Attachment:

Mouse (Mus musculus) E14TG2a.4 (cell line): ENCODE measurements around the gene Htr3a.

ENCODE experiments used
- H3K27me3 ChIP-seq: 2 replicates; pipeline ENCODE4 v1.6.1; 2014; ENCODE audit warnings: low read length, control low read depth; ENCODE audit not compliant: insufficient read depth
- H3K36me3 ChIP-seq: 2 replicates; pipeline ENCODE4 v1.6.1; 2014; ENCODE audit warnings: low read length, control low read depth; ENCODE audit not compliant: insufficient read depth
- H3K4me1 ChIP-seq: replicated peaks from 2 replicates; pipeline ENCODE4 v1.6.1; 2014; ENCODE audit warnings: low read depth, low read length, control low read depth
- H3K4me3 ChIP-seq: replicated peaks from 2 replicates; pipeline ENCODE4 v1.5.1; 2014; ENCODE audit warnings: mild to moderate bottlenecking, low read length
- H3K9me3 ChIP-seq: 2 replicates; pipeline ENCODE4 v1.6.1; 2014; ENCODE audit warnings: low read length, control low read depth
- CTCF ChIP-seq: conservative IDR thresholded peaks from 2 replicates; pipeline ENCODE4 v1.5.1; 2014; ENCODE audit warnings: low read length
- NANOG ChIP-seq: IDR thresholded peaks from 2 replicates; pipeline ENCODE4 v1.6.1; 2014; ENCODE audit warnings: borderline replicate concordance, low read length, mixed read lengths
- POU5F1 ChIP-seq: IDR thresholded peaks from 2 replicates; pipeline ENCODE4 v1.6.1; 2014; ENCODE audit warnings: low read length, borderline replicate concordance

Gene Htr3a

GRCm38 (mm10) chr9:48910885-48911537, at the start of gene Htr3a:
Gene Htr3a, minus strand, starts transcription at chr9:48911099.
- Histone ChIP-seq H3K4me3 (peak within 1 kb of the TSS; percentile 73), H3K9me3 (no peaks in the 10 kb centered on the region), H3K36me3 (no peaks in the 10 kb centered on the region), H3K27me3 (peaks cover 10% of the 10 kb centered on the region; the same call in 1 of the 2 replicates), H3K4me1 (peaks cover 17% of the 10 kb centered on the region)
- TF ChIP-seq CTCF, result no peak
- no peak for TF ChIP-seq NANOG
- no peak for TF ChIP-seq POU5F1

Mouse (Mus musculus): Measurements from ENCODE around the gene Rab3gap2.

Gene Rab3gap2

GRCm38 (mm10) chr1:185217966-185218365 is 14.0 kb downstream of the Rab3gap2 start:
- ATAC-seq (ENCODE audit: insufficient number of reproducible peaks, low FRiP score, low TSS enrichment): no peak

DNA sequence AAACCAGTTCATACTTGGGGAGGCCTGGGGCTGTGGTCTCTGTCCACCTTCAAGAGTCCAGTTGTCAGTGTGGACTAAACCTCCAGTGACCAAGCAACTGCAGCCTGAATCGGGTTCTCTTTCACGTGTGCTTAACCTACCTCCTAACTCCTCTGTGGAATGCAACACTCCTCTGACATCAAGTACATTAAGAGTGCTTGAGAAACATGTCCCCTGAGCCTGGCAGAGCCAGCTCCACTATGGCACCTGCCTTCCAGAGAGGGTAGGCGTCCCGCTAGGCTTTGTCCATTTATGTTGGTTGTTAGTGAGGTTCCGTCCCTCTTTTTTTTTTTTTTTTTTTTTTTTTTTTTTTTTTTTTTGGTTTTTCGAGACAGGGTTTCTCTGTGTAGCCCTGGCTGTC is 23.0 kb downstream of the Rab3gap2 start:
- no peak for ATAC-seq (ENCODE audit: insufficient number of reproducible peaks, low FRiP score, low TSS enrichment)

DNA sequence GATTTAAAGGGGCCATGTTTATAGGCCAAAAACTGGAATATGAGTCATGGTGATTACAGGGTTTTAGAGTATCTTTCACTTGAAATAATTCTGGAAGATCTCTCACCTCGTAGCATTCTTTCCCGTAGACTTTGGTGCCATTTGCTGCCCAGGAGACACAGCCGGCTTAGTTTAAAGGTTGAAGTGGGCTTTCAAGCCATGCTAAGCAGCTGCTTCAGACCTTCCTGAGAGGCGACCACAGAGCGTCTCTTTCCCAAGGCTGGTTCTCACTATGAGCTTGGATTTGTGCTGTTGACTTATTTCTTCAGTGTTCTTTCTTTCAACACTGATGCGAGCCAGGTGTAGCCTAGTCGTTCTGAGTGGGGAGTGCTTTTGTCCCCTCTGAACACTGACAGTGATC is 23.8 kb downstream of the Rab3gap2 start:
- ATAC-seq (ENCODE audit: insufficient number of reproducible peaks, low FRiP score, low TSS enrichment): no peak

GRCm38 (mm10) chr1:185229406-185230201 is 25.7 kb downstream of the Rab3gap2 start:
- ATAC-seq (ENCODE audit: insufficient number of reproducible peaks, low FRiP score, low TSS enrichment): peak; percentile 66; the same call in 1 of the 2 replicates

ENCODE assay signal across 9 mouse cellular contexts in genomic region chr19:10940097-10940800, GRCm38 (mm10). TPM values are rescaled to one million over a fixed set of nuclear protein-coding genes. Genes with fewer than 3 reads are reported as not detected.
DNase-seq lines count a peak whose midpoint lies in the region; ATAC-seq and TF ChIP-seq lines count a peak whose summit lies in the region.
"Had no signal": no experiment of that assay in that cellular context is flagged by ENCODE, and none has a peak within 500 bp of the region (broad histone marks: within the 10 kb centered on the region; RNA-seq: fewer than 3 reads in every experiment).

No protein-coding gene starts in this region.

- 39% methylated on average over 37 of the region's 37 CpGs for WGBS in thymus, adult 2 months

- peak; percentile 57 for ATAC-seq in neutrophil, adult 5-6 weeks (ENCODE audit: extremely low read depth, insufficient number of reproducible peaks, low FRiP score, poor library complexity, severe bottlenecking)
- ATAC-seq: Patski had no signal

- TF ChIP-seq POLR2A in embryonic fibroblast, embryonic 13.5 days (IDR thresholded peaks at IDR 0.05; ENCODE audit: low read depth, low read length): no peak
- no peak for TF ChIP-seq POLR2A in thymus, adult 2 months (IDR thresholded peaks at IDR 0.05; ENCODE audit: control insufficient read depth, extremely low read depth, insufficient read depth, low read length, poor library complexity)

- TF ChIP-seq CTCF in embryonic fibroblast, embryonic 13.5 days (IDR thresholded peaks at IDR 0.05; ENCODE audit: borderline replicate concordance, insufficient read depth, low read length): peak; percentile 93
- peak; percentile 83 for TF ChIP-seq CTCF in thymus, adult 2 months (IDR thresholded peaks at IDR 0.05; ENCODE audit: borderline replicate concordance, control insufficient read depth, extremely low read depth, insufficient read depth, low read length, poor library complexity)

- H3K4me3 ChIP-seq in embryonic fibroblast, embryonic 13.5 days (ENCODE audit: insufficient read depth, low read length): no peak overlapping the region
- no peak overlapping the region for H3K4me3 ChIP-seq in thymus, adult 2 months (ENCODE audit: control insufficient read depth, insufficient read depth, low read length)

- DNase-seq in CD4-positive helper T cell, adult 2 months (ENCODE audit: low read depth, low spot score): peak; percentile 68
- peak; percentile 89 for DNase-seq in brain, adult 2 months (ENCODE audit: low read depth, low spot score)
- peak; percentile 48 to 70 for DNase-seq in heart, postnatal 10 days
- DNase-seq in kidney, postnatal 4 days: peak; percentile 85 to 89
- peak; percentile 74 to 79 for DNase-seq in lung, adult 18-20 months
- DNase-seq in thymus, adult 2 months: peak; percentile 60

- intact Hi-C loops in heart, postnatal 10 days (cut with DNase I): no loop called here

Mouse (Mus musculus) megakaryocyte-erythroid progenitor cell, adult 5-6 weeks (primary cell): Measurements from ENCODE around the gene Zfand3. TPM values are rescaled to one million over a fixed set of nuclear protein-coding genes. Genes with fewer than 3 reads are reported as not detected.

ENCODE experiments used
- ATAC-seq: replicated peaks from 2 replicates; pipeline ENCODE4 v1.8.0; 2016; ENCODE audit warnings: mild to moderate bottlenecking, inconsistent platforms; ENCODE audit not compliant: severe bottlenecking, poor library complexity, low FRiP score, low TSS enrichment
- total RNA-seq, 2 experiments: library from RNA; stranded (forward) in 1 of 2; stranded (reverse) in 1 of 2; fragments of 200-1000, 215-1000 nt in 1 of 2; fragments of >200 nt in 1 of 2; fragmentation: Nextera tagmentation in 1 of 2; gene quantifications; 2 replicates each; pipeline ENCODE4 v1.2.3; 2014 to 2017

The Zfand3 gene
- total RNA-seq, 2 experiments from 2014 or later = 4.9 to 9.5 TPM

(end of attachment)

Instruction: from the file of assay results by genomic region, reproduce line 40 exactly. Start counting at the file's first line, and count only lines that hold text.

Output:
- no peak overlapping the region for H3K4me3 ChIP-seq in thymus, adult 2 months (ENCODE audit: control insufficient read depth, insufficient read depth, low read length)